Figure 3.6: Plus what ?!

You have two options at this point:

  • Press Escape () to abort the command and try again
  • Executes the command correctly, i.e. closes any open brackets etc.

3.3 Text editor

Everything that happens in the console is well and good, but it is fleeting. Think of it like a timeline on Twitter or a Snapchat ... Snapchat stuff or whatever these young people are using these days.
As soon as you have entered more than four or five commands, you have to scroll up to find your old results again. This is perfectly okay for trying something out quickly, but rather impractical for your work, which usually requires something like reproducibility.

There are scripts for this. Scripts are basically just text files in which you enter R commands.
Nice and good one command per line, like in the console.
You can save scripts and send them to other people or upload them or print them out and staple them to the cheek - there are no limits to creativity! You write and save scripts so that you can later find and understand your commands / evaluation / code. You can reproduce the results by executing the code from the script again.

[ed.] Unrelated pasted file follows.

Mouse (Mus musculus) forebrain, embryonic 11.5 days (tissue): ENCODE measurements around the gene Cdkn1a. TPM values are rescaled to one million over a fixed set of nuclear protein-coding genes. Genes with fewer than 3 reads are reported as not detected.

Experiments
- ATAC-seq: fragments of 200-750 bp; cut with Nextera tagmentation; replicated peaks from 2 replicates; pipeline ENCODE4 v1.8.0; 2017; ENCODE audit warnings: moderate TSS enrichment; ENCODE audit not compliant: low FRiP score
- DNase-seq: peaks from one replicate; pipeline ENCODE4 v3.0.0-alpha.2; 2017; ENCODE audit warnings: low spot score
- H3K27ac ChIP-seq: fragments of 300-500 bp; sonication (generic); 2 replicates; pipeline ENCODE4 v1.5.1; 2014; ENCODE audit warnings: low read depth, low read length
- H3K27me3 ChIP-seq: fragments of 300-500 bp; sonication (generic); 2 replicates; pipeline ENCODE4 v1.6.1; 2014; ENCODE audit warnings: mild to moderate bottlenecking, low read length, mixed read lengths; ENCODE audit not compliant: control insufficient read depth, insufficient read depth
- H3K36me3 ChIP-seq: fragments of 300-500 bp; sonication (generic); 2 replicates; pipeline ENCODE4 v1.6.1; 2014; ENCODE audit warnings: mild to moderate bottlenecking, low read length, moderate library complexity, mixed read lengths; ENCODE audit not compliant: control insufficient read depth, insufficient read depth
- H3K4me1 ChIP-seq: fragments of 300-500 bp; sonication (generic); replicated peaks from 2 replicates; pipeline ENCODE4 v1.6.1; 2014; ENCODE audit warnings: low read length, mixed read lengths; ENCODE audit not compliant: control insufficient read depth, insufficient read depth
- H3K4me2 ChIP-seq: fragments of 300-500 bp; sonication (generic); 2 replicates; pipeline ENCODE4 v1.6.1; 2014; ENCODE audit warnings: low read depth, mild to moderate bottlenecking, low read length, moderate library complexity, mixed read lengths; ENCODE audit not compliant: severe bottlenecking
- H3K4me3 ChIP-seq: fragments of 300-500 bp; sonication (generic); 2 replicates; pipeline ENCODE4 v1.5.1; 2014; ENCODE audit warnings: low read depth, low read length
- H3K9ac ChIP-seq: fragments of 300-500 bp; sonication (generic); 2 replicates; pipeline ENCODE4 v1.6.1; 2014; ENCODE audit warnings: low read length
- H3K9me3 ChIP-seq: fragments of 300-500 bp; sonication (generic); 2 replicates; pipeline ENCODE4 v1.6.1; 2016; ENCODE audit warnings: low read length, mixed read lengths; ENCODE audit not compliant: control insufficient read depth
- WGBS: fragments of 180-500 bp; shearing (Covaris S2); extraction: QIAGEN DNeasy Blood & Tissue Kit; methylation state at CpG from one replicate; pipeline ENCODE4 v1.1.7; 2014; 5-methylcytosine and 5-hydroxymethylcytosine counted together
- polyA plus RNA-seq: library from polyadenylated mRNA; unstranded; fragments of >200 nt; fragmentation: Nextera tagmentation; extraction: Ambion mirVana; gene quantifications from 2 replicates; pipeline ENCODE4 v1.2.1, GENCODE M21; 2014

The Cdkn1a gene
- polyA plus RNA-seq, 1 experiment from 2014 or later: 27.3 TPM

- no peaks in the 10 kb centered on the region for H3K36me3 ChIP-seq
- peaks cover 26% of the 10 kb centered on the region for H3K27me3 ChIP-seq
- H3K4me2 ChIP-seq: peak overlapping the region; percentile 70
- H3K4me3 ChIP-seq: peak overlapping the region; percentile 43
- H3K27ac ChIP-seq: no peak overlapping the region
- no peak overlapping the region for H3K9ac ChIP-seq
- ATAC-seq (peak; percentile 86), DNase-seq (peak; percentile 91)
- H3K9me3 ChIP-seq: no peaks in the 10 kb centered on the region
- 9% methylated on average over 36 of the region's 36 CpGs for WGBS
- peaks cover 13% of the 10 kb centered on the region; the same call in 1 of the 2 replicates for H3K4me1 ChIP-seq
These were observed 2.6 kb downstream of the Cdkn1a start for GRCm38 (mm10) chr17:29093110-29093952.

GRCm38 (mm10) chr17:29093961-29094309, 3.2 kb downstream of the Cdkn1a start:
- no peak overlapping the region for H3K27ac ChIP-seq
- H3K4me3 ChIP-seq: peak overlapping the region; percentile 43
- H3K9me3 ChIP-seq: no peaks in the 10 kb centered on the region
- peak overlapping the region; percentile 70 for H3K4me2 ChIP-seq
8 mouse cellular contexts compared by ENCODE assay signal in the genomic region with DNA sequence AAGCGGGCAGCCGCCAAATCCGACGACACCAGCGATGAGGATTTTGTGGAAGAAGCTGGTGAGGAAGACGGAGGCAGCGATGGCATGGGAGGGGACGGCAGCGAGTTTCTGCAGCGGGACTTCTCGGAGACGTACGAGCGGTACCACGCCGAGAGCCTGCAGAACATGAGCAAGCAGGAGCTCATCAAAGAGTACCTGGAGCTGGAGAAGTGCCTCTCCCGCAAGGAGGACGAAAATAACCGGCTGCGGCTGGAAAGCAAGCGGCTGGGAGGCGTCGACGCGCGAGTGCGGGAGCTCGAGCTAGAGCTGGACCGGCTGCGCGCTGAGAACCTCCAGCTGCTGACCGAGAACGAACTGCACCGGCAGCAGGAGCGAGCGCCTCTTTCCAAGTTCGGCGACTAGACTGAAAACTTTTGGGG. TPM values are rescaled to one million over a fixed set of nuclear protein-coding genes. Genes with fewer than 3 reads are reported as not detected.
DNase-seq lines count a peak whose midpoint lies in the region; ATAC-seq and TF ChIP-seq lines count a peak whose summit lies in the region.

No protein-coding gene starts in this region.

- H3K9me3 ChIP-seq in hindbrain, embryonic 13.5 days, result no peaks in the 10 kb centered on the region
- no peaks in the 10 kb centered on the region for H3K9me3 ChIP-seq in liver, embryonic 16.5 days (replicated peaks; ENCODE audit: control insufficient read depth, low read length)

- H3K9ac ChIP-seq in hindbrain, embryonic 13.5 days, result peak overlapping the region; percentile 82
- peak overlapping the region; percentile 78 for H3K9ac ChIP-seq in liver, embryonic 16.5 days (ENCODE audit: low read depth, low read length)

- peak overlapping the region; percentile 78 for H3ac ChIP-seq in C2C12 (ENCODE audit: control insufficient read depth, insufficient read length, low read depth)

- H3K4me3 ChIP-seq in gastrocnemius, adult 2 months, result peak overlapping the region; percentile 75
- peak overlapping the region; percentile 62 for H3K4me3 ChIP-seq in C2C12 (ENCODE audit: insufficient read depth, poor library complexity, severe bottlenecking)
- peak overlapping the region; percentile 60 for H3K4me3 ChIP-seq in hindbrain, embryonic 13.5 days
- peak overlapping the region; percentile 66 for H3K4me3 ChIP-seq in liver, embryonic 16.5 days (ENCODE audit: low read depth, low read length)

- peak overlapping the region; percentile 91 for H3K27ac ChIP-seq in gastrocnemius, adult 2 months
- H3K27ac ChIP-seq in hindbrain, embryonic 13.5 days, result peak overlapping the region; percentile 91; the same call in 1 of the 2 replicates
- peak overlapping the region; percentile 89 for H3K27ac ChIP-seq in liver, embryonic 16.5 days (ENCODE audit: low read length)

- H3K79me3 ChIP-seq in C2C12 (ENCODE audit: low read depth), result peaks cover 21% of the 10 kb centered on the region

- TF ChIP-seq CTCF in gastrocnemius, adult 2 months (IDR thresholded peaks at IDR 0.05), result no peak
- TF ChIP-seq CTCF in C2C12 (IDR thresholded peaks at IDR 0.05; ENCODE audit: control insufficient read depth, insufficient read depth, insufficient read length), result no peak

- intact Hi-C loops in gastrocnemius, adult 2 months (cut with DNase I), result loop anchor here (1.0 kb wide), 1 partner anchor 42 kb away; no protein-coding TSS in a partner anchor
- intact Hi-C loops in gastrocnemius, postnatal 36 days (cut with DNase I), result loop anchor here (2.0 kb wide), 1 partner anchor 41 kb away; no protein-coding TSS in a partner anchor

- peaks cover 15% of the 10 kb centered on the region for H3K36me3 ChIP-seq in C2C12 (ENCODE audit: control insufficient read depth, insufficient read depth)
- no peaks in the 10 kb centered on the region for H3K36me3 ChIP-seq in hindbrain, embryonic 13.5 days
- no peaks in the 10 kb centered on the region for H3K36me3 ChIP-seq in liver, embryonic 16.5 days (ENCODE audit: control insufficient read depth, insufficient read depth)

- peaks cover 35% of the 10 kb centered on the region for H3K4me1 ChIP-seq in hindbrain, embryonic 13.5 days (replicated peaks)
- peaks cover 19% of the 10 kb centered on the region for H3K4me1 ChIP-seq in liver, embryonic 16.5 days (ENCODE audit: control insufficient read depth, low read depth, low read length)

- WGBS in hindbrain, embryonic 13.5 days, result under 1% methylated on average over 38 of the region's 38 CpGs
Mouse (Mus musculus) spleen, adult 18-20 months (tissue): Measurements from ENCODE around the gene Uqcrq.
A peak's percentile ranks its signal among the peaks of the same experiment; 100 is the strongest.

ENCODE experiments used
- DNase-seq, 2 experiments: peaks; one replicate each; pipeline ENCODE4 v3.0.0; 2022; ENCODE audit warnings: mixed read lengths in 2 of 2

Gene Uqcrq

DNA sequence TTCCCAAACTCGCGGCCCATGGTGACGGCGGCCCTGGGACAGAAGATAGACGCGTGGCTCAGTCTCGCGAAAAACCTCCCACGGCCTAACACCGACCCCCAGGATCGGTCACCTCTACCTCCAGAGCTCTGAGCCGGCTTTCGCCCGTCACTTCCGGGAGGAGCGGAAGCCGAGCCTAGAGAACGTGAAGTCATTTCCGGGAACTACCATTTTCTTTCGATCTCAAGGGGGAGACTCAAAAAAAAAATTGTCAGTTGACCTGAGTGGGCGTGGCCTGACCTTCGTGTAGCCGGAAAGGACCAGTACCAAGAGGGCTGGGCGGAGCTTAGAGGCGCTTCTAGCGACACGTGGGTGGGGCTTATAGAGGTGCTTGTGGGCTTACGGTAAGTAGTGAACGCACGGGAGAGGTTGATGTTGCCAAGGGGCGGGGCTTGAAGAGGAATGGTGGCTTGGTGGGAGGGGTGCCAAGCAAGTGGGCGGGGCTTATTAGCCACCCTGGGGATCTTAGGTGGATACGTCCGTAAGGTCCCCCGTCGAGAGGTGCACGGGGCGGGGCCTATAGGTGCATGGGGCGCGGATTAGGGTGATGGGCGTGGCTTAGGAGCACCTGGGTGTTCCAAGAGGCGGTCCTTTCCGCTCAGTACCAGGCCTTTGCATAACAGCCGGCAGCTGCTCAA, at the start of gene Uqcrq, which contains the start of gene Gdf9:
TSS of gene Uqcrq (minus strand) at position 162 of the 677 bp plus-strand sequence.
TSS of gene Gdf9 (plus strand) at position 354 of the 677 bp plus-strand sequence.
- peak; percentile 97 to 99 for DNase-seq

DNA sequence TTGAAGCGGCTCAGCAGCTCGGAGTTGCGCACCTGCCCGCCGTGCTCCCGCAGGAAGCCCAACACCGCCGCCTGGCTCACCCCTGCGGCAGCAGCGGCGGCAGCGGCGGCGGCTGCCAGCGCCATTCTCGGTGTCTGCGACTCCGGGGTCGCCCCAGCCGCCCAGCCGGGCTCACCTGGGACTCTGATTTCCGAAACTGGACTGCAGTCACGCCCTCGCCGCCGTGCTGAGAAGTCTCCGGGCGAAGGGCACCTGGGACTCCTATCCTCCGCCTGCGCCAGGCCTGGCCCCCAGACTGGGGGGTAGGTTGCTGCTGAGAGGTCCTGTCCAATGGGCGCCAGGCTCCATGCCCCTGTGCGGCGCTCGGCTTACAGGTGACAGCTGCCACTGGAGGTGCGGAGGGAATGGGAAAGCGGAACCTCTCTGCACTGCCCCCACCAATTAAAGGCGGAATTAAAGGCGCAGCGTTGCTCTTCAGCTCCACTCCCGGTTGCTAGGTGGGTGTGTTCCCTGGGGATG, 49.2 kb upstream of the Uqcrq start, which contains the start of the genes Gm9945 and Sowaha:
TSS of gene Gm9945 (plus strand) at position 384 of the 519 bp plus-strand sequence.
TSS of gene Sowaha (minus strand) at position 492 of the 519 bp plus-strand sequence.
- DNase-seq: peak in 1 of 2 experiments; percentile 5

To create your first script, click the button in the upper left corner of RStudio that follows "New file" looks like:

Figure 3.7: Dear Diary: Today I clicked a button. It was very beautiful.

Then the window pops up on the top left and greets you with an empty text field:

Figure 3.8: Well, here too?

At the moment your script is still called - that means your script has no name and is not saved yet. You want to change the latter immediately because all your nice commands will be ruined if you don't save your stuff.
You can either click the anachronistic diskette button to save and give your script a nice name, or you can press or on the Mac - probably the most important keyboard shortcut in the world. If you have problems finding your buttons or naming them, then look in the glossary or google it.

Figure 3.9: The “Save file…” dialog

Give your script a meaningful name. You still want to know what you've been doing in two weeks' time.